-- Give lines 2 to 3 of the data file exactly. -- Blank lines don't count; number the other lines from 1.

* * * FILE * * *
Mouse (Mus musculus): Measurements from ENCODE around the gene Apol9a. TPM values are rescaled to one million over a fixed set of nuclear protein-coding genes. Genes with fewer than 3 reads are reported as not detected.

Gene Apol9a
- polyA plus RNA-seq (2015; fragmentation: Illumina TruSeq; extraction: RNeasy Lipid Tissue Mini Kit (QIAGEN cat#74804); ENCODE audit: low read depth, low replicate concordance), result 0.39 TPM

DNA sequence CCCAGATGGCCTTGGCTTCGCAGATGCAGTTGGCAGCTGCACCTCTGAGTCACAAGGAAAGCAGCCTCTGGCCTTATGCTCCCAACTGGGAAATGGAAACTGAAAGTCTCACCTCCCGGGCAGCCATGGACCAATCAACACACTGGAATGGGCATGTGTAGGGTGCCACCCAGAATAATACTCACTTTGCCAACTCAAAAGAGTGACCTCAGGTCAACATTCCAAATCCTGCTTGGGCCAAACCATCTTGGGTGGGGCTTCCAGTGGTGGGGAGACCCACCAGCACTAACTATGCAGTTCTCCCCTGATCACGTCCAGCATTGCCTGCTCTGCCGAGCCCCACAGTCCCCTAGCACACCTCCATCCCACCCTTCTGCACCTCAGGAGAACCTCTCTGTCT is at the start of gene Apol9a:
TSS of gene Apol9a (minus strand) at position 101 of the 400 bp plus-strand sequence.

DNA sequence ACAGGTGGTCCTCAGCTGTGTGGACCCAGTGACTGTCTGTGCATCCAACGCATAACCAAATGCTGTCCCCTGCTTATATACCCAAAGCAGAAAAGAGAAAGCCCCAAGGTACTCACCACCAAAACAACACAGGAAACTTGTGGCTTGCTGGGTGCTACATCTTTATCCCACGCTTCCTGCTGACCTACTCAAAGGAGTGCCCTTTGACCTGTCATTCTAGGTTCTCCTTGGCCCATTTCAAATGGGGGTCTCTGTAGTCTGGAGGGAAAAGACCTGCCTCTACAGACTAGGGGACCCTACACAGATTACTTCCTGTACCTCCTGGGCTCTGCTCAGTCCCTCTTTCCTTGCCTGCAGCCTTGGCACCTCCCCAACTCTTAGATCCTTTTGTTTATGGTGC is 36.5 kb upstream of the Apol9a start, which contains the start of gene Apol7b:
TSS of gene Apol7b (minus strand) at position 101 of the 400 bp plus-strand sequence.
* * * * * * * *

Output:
Gene Apol9a
- polyA plus RNA-seq (2015; fragmentation: Illumina TruSeq; extraction: RNeasy Lipid Tissue Mini Kit (QIAGEN cat#74804); ENCODE audit: low read depth, low replicate concordance), result 0.39 TPM